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Becoming a Goalie?

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Old
10-30-2008, 06:06 AM
  #26
mattihp
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Buy goalie skates. It's friggin impossible to do a quick slide and going to your knee on player skates. And if you get a puck on the skate... It will hurt unless they're reinforced, most pads don't cover the entire skate.

Playing hybrid/floppy goalie is amazingly fun, especially when you manage to do a weird save.

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10-30-2008, 01:54 PM
  #27
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Quote:
Originally Posted by Gunnar Stahl 30 View Post
no, if he is going to just be playing a rec league its not worth buying goalie skates. i didnt used goalie skated teh first couple years i played goalie, mostly because they are expensive and i alreadu had skater skates. they offer a little more protection, but unless you turn your foot to make a save with the side of your skate it shouldnt be a problem. the shots that hit your toes sting like a ***** with either player skates or goalie skater, but hurt less with goalie skaters, still its not a big enough difference to invest in alot of extra money in goalie skates.
Sorry but this is bad advice IMO. Yes it's rec hockey, but sometimes you can face players with good shots even in rec hockey. Good players occasionally skate at lower level leagues, plus some of those guys who may not be very good still have decent shots. Goalie skates are completely different then players skates. They have a lower cut boot, offer far more protection with the plastic cowling, are sized differently, and have a completely different shaped blade. Players skates you want your toe just touching the front of the skate. Goalies skates you want a bit of room for your toe and they shouldn't be touching the front at all. With your toe up against the front of a skate without that protective cowling, alls it will take is one good shot from a guy with some muscle behind it and you'll end up with a broken toe. That's before you even get into the fact that goalie skates offer better balance. If you have already committed yourself from spending $600-$1000 to buy goalie gear, I don't see why paying $100-$200 for goalie skates is going to be that big of a deal. You can always find used skates on Ebay and all the major online hockey stores have older models on sale for cheap.

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10-30-2008, 04:57 PM
  #28
Gunnar Stahl 30
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Originally Posted by DinkusMaximus View Post
Sorry but this is bad advice IMO. Yes it's rec hockey, but sometimes you can face players with good shots even in rec hockey. Good players occasionally skate at lower level leagues, plus some of those guys who may not be very good still have decent shots. Goalie skates are completely different then players skates. They have a lower cut boot, offer far more protection with the plastic cowling, are sized differently, and have a completely different shaped blade. Players skates you want your toe just touching the front of the skate. Goalies skates you want a bit of room for your toe and they shouldn't be touching the front at all. With your toe up against the front of a skate without that protective cowling, alls it will take is one good shot from a guy with some muscle behind it and you'll end up with a broken toe. That's before you even get into the fact that goalie skates offer better balance. If you have already committed yourself from spending $600-$1000 to buy goalie gear, I don't see why paying $100-$200 for goalie skates is going to be that big of a deal. You can always find used skates on Ebay and all the major online hockey stores have older models on sale for cheap.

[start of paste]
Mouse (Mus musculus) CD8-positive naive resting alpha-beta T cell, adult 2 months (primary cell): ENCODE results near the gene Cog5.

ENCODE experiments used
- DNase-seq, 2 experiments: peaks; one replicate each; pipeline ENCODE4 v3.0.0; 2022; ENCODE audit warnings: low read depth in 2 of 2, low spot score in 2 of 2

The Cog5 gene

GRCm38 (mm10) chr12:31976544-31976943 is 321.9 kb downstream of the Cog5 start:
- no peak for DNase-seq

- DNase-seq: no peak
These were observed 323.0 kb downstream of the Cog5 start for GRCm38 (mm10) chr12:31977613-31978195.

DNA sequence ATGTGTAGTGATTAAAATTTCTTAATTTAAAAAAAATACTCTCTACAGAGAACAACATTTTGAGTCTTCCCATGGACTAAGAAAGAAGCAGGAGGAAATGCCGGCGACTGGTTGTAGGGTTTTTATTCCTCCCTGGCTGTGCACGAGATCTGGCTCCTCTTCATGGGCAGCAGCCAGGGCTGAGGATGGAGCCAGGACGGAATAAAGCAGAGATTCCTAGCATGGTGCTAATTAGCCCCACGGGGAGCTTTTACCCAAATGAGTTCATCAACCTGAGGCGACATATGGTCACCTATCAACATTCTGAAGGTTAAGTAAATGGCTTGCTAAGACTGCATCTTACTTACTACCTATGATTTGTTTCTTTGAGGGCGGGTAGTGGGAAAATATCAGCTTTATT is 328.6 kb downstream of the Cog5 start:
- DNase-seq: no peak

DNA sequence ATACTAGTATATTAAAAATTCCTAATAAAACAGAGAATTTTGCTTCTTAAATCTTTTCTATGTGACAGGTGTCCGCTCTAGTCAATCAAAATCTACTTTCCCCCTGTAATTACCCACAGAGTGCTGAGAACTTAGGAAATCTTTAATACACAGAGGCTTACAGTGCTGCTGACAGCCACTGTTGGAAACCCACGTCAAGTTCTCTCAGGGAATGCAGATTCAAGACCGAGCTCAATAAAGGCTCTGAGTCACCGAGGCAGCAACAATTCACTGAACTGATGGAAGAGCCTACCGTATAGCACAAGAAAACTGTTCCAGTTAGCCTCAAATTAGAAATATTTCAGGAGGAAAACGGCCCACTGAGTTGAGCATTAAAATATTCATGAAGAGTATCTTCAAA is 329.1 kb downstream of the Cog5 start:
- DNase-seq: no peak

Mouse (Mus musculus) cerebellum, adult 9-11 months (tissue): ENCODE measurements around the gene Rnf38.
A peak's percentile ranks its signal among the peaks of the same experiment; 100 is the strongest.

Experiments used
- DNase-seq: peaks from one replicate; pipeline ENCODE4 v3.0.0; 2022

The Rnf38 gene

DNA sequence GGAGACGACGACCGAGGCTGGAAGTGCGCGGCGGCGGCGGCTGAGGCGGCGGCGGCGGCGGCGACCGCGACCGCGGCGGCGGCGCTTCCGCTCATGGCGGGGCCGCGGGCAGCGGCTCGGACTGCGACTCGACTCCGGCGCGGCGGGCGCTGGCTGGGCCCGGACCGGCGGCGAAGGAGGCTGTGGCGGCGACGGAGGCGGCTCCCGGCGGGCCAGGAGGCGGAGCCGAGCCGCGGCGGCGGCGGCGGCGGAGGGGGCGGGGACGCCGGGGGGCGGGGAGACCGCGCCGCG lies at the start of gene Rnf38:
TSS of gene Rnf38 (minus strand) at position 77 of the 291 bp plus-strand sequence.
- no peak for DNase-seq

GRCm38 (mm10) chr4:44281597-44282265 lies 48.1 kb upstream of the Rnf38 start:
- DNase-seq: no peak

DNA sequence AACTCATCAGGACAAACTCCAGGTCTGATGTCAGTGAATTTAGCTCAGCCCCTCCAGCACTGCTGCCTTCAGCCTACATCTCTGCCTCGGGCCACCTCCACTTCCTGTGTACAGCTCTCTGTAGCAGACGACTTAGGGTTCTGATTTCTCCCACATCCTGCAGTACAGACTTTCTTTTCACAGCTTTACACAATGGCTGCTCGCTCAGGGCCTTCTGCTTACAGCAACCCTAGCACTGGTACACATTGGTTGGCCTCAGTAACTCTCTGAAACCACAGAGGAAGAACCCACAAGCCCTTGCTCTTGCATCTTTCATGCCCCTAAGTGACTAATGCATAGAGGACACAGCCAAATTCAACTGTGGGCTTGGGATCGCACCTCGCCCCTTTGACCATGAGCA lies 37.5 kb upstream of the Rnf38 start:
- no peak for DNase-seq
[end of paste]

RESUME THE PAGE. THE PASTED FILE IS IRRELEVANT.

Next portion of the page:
dude, forget him skating better in them because its not going to happen the first 4 games he plays with them. he will skate worse


IF he decides he like playing goalie after a 4 or so games, THEN i would suggest getting them, i mean maybe he is rich and can afford to throw around 250$ for a pair of rental skates but if he doesnt then just use the skater skates. seriously, there is just as big a chance of you getting hit in a weird spot with no padding then there is getting hit in the toe with a really hard shot. and its not like the player skates are protective on the toe. and if he is playing butter fly, he wont get hit in the toe.

dont waste your money, use your skater skates then if you decide you want to play goalie in a semi-serious, moderately high level league, buy the skates

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10-30-2008, 05:39 PM
  #29
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I broke three toes on my right foot wearing regular skates in goal. And I didn't turn my foot, either - it was a head-on shot.

Add me to the list of people who say that goalie skates are a must. Plus you're two inches closer to the ice on goalie skates, which is an advantage in and of itself.